How teachers can change the world.

I had the good fortune to hear Bryan Stevenson speak last night. He is a lawyer who fights for the rights of death row inmates and is the author of Just Mercy: A Story of Justice and Redemption.

I enjoyed the talk. Mr. Stevenson is a riveting orator and masterful storyteller. His message was direct and fervent and inspiring. We must “change the world,” he said, by

  • being proximate: getting close to people in need.
  • changing the narrative: paying attention to the unconscious, unchallenged stories we tell about ourselves and others that we unthinkingly enact to everyone’s detriment.
  • having hope: because despair will get us precisely nowhere.
  • being willing to be uncomfortable: to do what is right, to buck the narrative, often means to find oneself alone or uncertain or in pain. BUT to stay comfortable is to promote what is unjust.

He had another message, one that haunts me this morning and got me out of bed way too early:

We are all broken.

This man, who tries to question a 10-year-old who has been in jail for three days after having accidentally killed his mother’s alcoholic and chronically, violently abusive boyfriend and discovers that the boy has been repeatedly raped in jail; this man, who is black, who has to put up with a sadistic prison guard who purposely points out that the truck he drives is plastered with Confederate flags and the bumper sticker “If I’d known it was going to be like this, I would have picked my own cotton”; this man, who deals every day with human cruelty, both in society at large and specifically in our appalling criminal justice system: This man says that what keeps him going is the realization that “I am broken too.”

As we all are. Some of us have basic psychic fractures from our upbringings; some of us are scarred by trauma; some of us simply read the news every day and feel our hearts break anew. I couldn’t sleep this morning for thinking about all the broken people in the world.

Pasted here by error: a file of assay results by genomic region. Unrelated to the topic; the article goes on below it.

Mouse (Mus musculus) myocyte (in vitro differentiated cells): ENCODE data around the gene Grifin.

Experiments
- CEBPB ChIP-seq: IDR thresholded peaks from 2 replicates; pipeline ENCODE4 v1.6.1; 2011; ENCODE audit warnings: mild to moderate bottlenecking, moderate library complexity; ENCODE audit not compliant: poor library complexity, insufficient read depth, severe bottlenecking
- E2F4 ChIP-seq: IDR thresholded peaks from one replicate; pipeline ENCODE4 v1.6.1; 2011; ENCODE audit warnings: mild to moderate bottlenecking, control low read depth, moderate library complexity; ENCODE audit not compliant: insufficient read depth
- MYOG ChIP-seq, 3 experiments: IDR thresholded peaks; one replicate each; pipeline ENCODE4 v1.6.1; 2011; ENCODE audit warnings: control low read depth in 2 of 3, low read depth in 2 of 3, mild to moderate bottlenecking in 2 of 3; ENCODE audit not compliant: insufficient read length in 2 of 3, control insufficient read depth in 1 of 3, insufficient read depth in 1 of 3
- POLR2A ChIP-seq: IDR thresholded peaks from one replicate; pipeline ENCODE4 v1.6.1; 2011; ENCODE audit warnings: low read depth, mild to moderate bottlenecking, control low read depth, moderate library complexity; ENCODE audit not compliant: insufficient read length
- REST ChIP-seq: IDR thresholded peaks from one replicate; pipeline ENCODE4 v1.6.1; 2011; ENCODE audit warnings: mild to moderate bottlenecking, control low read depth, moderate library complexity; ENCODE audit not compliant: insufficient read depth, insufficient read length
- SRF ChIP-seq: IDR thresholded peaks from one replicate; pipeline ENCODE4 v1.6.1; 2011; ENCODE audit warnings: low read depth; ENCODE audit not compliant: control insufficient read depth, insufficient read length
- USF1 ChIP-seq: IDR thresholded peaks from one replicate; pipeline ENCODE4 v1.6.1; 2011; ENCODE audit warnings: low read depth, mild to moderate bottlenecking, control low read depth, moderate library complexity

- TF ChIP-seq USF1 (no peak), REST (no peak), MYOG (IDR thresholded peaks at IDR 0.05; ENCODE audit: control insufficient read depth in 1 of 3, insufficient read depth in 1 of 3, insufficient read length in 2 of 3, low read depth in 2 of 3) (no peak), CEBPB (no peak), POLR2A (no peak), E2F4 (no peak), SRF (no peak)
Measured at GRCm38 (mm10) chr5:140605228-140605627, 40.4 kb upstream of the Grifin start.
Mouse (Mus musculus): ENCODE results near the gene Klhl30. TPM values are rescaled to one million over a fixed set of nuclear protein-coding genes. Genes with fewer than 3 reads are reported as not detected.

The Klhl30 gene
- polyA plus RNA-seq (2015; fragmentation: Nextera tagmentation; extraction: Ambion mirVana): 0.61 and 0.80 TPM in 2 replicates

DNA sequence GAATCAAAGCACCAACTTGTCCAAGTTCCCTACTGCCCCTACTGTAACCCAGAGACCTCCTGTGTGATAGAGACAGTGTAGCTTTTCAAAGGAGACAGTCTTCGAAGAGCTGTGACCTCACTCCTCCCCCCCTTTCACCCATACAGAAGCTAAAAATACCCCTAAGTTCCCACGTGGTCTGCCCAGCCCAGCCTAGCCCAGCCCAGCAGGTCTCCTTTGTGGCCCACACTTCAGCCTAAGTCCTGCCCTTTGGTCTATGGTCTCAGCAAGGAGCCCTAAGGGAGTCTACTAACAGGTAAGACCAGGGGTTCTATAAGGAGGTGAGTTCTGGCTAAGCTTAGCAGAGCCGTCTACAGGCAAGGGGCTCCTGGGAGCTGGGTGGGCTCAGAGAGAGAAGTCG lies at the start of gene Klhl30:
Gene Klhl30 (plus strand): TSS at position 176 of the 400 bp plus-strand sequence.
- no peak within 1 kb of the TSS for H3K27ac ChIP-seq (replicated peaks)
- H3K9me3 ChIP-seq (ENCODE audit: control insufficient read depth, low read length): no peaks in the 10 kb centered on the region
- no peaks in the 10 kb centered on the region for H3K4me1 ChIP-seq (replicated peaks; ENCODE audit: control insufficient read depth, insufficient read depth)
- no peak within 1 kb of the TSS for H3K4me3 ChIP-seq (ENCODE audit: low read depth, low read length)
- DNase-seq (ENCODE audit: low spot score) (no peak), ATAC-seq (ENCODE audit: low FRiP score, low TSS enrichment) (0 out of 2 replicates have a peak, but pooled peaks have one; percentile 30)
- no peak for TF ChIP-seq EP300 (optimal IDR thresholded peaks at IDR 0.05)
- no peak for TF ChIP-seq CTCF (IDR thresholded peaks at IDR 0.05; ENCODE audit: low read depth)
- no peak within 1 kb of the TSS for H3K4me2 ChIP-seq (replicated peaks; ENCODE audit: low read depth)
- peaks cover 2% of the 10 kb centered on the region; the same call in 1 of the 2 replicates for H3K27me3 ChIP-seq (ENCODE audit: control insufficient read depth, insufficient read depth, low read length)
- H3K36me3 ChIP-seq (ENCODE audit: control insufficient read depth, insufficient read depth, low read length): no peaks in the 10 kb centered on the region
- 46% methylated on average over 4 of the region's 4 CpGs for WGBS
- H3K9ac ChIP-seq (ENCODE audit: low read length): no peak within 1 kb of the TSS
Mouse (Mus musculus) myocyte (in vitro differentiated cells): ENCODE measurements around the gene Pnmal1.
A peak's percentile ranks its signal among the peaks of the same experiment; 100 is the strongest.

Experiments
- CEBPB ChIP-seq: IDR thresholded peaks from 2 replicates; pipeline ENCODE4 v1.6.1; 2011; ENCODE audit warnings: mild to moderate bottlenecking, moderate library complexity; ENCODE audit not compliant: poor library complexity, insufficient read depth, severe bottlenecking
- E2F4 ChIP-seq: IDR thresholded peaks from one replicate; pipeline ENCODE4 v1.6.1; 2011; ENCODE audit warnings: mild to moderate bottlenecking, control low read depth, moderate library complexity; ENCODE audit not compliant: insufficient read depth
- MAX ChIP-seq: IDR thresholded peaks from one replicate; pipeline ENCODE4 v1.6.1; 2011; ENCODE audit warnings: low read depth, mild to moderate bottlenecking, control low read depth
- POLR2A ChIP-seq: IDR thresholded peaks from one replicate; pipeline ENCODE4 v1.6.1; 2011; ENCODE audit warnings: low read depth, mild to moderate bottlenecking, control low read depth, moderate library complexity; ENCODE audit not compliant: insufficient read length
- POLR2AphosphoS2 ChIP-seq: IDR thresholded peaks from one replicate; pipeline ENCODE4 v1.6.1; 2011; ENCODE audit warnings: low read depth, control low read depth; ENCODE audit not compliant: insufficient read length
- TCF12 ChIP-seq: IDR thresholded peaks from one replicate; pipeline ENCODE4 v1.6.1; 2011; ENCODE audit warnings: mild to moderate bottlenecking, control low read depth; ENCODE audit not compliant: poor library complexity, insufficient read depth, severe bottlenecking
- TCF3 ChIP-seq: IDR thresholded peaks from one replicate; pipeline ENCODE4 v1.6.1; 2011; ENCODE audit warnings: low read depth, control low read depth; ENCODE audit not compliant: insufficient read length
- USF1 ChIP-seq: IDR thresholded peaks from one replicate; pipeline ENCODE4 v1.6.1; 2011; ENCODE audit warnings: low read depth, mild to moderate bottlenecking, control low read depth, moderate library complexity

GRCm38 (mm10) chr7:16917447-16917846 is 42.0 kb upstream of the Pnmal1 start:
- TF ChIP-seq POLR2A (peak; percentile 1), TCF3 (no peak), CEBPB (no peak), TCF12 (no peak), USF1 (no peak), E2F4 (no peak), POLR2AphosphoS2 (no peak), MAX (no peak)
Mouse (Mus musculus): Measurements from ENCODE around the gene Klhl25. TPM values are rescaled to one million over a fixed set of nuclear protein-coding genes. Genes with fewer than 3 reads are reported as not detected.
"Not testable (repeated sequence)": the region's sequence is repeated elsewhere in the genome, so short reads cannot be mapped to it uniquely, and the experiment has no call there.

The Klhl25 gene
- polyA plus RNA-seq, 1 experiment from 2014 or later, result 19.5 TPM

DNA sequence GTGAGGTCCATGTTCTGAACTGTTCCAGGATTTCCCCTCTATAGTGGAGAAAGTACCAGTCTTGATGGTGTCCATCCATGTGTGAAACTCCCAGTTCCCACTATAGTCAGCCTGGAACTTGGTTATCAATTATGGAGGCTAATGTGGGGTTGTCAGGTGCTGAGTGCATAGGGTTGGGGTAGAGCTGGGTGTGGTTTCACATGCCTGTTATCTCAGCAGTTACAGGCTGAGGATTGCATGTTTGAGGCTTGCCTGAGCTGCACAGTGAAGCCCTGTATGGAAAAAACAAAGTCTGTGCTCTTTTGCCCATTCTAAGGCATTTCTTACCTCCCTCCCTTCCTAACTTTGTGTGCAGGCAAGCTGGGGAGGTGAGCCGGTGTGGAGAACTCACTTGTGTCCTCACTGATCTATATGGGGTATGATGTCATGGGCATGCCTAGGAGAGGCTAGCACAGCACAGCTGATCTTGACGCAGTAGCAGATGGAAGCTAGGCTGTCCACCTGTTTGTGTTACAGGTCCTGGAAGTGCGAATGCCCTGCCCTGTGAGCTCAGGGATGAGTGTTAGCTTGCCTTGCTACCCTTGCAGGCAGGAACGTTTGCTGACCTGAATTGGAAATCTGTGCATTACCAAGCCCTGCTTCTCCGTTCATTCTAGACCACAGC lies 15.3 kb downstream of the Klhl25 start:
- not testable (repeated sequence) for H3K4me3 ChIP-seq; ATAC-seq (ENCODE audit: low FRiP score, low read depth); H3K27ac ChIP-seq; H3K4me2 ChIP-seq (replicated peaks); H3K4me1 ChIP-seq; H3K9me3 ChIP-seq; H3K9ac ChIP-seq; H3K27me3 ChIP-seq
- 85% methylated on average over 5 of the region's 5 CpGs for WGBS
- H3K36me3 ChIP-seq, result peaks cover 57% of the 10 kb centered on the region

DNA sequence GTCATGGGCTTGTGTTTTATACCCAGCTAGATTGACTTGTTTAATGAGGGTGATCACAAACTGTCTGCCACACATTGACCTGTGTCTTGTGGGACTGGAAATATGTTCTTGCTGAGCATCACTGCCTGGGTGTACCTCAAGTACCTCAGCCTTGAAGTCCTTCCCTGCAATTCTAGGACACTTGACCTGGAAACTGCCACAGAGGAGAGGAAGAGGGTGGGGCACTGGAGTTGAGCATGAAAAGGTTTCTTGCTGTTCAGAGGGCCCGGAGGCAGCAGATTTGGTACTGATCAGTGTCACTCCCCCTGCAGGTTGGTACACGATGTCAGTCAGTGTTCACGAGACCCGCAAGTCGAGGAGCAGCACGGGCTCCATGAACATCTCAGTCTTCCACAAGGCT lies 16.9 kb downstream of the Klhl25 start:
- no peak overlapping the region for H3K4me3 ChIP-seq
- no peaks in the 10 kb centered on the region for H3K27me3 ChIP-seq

But quickly! Back to Mr. Stevenson’s message! And let us turn our thoughts, inevitably, to teachers.

Just like Mr. Stevenson, teachers are in a position to change the world. They are proximate to people in need, to students who are broken. They are caught in a nest of narratives, from the one that insists learning can be standardized and tested to the one that puts students in desks in rows in classes that meet for 44 minutes each day to the one that justifies disproportionately punishing students who have dark skin to the one that constantly questions teachers’ professionalism and personal instincts about what their students need and favors control over trust. Changing any of those narratives (and others) would offer teachers the opportunity to become uncomfortable. And, if they’re lucky, teachers have hope.

But teachers are broken too. And broken people, especially broken people in positions of relative power, can be cruel, or thoughtless, or self-protective, or unconscious in their clinging to comfort. How ¬†how HOW can teachers be empowered and supported in transcending their own brokenness — their own psychic fractures, their own experiences of trauma, their own overwhelmedness and hopelessness and frustration and burnout — so they can help every broken student grow, develop — and heal?

The answer, for me, is that teachers need caring support. They need official acknowledgment that their jobs as developmental partners to broken people are extremely difficult, both deeply rewarding and grindingly wearing. They need to see how their own brokenness fits with and, at times, reinforces that of their students. They need help healing themselves so they can teach others.

In the field of education, changing the world these days is more than just doing a bang-up job of teaching content or delivering SEL curriculum to students. Changing the world must begin with the self, must begin with each of us committing to the ongoing task of healing our own brokenness and then committing to being the very best person we can possibly be — devoted to truth-telling, to disrupting oppressive narratives, to welcoming discomfort in the service of accurate seeing and faithful connection — in relationships with others. This work is indeed uncomfortable, and it is absolutely essential. As Mr. Stevenson would say, it is “brave brave BRAVE.”